Friday, November 12, 2021. Temps in the 50s, with some sun but mainly clouds to keep things cooler and expecting rain, yesterday in New York.
Today is the fourth anniversary of the Liz Smith who left us on this day at the tender age of 94. Coincidentally her great friend Joe Armstrong recently sent me a book: Growing Up in the Lone Star State: Notable Texans Remember Their Childhoods by Gaylon Finklea Hecker & Marianne Odom.
As a kid growing up in New England, the world out there was New York and Hollywood. That huge place in the Southwest, Texas was big and cowboys and cattle and oil millionaires. It was other-worldly to me, more like a legend.
Living in New York first out of college, I first met people from Texas. They were interesting. They loved New York, made lives here, were very successful but: they still loved Texas. Generally, they have a kind of optimism that after reading this book, I understood.
But, in both — L.A. and New York — I have met and even come to know a lot of Texan natives. They’d migrated to the big towns for their work, and often for fame and fortune as well. They were always a cut above in their approach to their work, as well as in their interests. And very often the most sophisticated.
So when Joe Armstrong sent me a copy of the book, I was naturally curious. I love books and I love books about people. Real people. This one is 47 oral history interviews of people who grew up there. Including a number of prominent and famous men and women such as Mary Martin, Lady Bird Johnson, Dr. Denton Cooley, Jimmy Dean, Dan Rather, Debbie Reynolds, Bob Schieffer, Jaclyn Smith, Rex Reed, and Tommy Tune to name just a few.
Then there’s Ruth Simmons (“A sharecroppers daughter”) who grew up to be the first black president of an Ivy League university. Now a half century later, she’s headed Brown University from 2001 to 2012, headed Smith from 1995 to 2001 and has held other trailblazing roles at USC, Princeton and Spelman College. Her professional associations and honors are abundant. The story of her childhood is fascinating and a lesson. And a pleasure to learn about.
Liz Smith’s interview took place here in New York in 1982. She was in full form professionally. Her memories of growing up in Fort Worth in the ‘20s and ‘30s, then going to college, are a fascinating biography.
Personally it wasn’t a book I would have chosen. I wouldn’t have thought it would be all that interesting to me personally — Children growing up in Texas early to mid-20th century? But the childhoods were those I could relate to on one level or another. The beginning is ultimately the story. They were children of the Depression; or children of children of the Depression. And in a land of 20th century opportunity. And mostly children of families who were often just getting by. BUT. The mood of that land was upbeat in the long run. The code word was WORK — at whatever they had to do to feed themselves and their families. And then their children went out into the world and they worked at what they liked to do. Deep in the heart of Texas.
It is an amazing array of individuals, some very famous, some heroes, some ordinary working people, originally mostly from lower middle income families, but all with a kind of optimism borne of effort and caring and passion. The variety of interviews keeps it fresh because of course, we’re all different. Like the interview with the man who grew up on the King Ranch (originally 1,250,000 acres). I knew about the King Ranch when I was a kid growing up in Massachusetts. The ultimate cowboy ranch to this kid’s imagination. I was having the kid’s experience reading about it: fascinating, other worldly but beautiful.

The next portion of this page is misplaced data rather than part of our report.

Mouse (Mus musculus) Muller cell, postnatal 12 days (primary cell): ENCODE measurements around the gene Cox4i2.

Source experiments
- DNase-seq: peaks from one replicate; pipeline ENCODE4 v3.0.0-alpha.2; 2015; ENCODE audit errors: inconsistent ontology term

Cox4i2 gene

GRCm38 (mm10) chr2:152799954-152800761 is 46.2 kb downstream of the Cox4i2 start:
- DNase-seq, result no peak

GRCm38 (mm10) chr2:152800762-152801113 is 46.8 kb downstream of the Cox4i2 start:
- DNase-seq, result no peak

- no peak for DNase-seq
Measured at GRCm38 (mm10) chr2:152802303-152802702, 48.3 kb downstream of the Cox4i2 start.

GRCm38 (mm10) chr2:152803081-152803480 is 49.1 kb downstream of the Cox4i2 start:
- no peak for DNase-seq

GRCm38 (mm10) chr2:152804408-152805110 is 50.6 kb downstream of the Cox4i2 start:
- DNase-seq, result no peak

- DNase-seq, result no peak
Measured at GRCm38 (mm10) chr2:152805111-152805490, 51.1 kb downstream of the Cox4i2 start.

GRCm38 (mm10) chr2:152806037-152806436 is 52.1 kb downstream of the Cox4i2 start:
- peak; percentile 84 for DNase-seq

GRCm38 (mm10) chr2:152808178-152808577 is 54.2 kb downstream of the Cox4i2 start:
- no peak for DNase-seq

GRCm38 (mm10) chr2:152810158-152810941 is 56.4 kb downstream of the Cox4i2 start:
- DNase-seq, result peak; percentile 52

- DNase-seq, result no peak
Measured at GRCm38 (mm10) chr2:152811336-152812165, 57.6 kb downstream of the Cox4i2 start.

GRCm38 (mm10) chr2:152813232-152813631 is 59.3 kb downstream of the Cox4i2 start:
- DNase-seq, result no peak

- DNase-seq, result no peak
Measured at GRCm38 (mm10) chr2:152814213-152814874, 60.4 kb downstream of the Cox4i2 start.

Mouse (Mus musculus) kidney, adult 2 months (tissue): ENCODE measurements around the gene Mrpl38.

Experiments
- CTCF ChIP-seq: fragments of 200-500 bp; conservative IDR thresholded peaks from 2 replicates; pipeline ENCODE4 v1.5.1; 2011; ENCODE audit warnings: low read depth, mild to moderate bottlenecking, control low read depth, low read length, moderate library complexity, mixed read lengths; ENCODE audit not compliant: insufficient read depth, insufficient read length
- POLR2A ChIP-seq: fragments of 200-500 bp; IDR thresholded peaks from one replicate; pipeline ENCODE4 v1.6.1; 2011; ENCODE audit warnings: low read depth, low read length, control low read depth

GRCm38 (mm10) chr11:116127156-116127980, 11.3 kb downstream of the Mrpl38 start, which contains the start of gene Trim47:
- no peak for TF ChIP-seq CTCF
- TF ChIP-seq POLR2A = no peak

These experiences, the memories of youth and childhood, draw you naturally into that time in your own life. You’re relating to all of them as different levels of a universal experience. BUT also in the remarkable, enormous, abundant world that was and still is on many levels — Texas. A land on its own while being a State of the U.S.
Back to the heart of the Big Apple. This past Tuesday night, The Shed, a cultural center in Hudson Yards, hosted their second fall gala. The gala honored board members Misty Copeland, principal dancer for American Ballet Theatre, and Monica and Frank McCourt, founding Board members of The Shed. The night also featured appearances from Bruce Springsteen and Cecily Strong.
The evening kicked off with an immersive performance of Drifters, followed by a brief program recognizing the honorees that featured some pretty notable speakers. Misty Copeland was introduced by the President of the Ford Foundation, Darren Walker, and Frank and Monica McCourt were introduced by Springsteen. The program ended with a speech from Cecily Strong, who will be making her NYC theatre debut with the Shed in December.
In total, the fall gala raised over $4 million and Dan Doctoroff, The Shed’s Board Chairman, announced that the McCourts along with the support of a few other generous board members pledged to match every donation up to $2 million until the end of the year. The money raised will continue to support The Shed’s mission of creating a space that reflects the rich diversity, innovation, and creativity of artists and creators across disciplines.
And late last month, women’s global activist Marcia Dyson celebrated her 70th birthday at a private luncheon at Le Pavilion with close friends hosted by ColorComm Founder Lauren Wesley Wilson.
Guests included CBS Correspondent Michelle Miller, businesswoman Marvet Britto, Endeavor’s SVP and associate general counsel Erika Munro Kennerly, fashion designer Aisha McShaw, Erika Liles, Traci Otey Blunt, Karen Alston and more.
The luncheon began with a champagne toast, followed by a four-course meal and wine pairing prepared by chef Daniel Boulud himself. For dessert, guests dined on a pink rosette buttercream coconut cake designed by celebrity favorite bakery Empire Cake in Chelsea.
Photographs by BFA.com